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Beat the GMAT!

“For some people, the GMAT can become a months-, even years-long obsession. It shouldn’t be that way. That certainly isn’t what business schools, or the makers of the test, intend for it to be”, writes Jeff Sackmann. He should know, he has written many GMAT preparation books like “Total GMAT Math” or “GMAT 111”.

GMAT preparation drags out for people not because the test is too hard, or that it takes so long to prepare for it. The most common cause is insufficient commitment, says Sackmann. Therefore he recommends a study period of three months max, since “if you limit your number of weeks, you need to maximize your commitment”.

Here is what the experts say on how to tackle the prep:

Work consistently
Go for it every day, if possible. Commit to getting the GMAT over with. Most importantly, commit to several weeks of consistent work, even if it means temporarily sacrificing other parts of your life.

Make a plan
Implement a study schedule, it helps to focus your efforts and give you relevant directions. Make a time plan: time devoted per week/day for each section.

Take the diagnostic test
Taking the diagnostic test should be the first practical step while preparing for GMAT to find out where your knowledge has gaps. Familiarize yourself with the test-taking procedures. The results of the diagnostic test will expose strengths and weaknesses and give you an idea of where efforts need to be focused most and least.

Study advice
Focus on building your vocabulary; incorporate extra reading from a variety of sources in your daily routine and practice ample test questions.

The math sequence of the GMAT tests on elementary math skills and data sufficiency problems. Try and brush up on basic math that is tested and master basic calculations.

Professional test providers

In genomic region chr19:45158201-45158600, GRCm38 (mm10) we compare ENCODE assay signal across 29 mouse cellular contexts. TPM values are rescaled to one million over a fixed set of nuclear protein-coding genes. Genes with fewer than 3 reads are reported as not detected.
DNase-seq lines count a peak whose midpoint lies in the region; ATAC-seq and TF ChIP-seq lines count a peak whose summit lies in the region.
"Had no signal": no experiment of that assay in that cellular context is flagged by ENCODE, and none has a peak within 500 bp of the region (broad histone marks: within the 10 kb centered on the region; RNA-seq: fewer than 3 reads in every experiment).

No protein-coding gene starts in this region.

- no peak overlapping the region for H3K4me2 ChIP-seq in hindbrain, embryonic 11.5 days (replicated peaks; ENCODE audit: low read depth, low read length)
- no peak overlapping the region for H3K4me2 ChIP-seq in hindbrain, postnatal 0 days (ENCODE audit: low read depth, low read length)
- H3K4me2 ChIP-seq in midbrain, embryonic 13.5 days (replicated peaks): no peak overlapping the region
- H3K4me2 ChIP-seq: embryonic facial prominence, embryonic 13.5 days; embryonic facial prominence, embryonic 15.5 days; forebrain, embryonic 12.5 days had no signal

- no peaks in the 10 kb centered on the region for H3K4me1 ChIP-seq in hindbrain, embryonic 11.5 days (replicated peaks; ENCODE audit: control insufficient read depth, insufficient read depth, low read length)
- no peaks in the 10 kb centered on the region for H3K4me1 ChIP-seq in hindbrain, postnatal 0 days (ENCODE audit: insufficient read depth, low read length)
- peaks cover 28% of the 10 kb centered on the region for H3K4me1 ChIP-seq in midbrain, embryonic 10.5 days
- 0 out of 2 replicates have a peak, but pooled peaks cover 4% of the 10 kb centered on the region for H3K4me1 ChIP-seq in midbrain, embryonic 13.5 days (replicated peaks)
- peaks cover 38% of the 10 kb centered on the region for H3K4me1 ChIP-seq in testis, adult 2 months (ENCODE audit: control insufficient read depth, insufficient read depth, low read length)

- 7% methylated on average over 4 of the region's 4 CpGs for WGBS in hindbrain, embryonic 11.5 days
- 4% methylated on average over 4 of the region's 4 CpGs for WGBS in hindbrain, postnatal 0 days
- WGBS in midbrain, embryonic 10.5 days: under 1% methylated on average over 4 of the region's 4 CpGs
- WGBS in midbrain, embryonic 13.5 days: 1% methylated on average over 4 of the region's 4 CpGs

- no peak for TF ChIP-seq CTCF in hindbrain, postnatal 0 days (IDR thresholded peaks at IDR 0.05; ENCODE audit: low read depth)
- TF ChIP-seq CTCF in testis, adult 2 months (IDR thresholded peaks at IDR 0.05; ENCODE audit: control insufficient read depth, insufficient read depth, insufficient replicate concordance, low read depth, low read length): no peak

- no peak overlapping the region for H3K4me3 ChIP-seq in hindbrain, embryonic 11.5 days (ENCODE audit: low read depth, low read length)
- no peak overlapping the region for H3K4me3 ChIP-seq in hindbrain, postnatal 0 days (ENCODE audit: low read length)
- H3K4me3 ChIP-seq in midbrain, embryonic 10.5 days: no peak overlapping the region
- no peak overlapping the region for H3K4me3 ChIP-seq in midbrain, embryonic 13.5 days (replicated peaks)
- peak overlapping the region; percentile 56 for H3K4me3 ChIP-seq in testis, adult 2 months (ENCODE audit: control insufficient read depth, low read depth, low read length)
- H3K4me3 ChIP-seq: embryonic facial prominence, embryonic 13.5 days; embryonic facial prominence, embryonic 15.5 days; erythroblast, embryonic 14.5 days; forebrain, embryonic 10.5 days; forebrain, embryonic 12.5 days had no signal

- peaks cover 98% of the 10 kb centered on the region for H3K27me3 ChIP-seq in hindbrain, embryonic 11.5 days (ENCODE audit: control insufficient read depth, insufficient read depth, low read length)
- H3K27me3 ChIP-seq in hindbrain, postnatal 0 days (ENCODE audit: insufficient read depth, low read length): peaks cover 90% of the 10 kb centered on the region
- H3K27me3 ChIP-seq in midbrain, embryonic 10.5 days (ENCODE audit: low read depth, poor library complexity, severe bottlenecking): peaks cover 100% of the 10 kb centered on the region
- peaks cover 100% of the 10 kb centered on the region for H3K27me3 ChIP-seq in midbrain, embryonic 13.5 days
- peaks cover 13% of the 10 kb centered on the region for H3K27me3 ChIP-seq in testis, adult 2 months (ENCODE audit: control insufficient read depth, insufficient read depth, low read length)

Many turn to professional test-prep providers. To find out providers’ “Beat the GMAT” rating (one to five stars), have a look at the website http://www.beatthegmat.com.

For a more personal evaluation of each provider, visit the “BusinessWeek” forum. Based on user ratings it will tell you how test-takers benefited from some of the more popular test-prep offerings, as well as the results of an ongoing poll rating each one.

“BusinessWeek” also provides an overview over the major providers such as

> 800Score, 40 US dollars, self-study, online program. 600 pages and videos online have prepared already 150,000 students. Very convenient, but without instructor, guide or advice.
> GMATPill, 347 US dollars for complete package, recorded classes online via video. Students work through videos and the official GMAT guidebook, practice exams, and questions provided by MBA.com. Students can ask questions online, but the MBA.com practice tests are available to everyone for free anyway.
> Kaplan, 1,549 US dollars for an on-site course; 649 US dollars for an online course; 449 US dollars for GMAT On Demand. Kaplan is a huge test prep factory and has experience teaching students how to win points on a variety of exams, not just the GMAT. Students can take one computer adaptive practice test in an actual GMAT testing centre without generating an official score, but Kaplan is pricey.
> Manhattan Review, 1,550 US dollars for an intensive course; 1,099 US dollars for a long course; 899 US dollars for an online course; 675 US dollars for a self-study program; 850 US dollars for a weekend crash course. Classroom-based test prep in the U.S., Western Europe and Asia. Students can take evening or weekend courses, but compared with the competition the online material looks a bit old-fashioned.
> Veritas Prep, 1,650 US dollars for a 42-hour classroom course, 1,800 US dollars for a one week 42-hour immersion course; 950 US dollars for a full course live online. Longer course than most in14 lessons, but that makes it costly, too.

Source:
BusinessWeek

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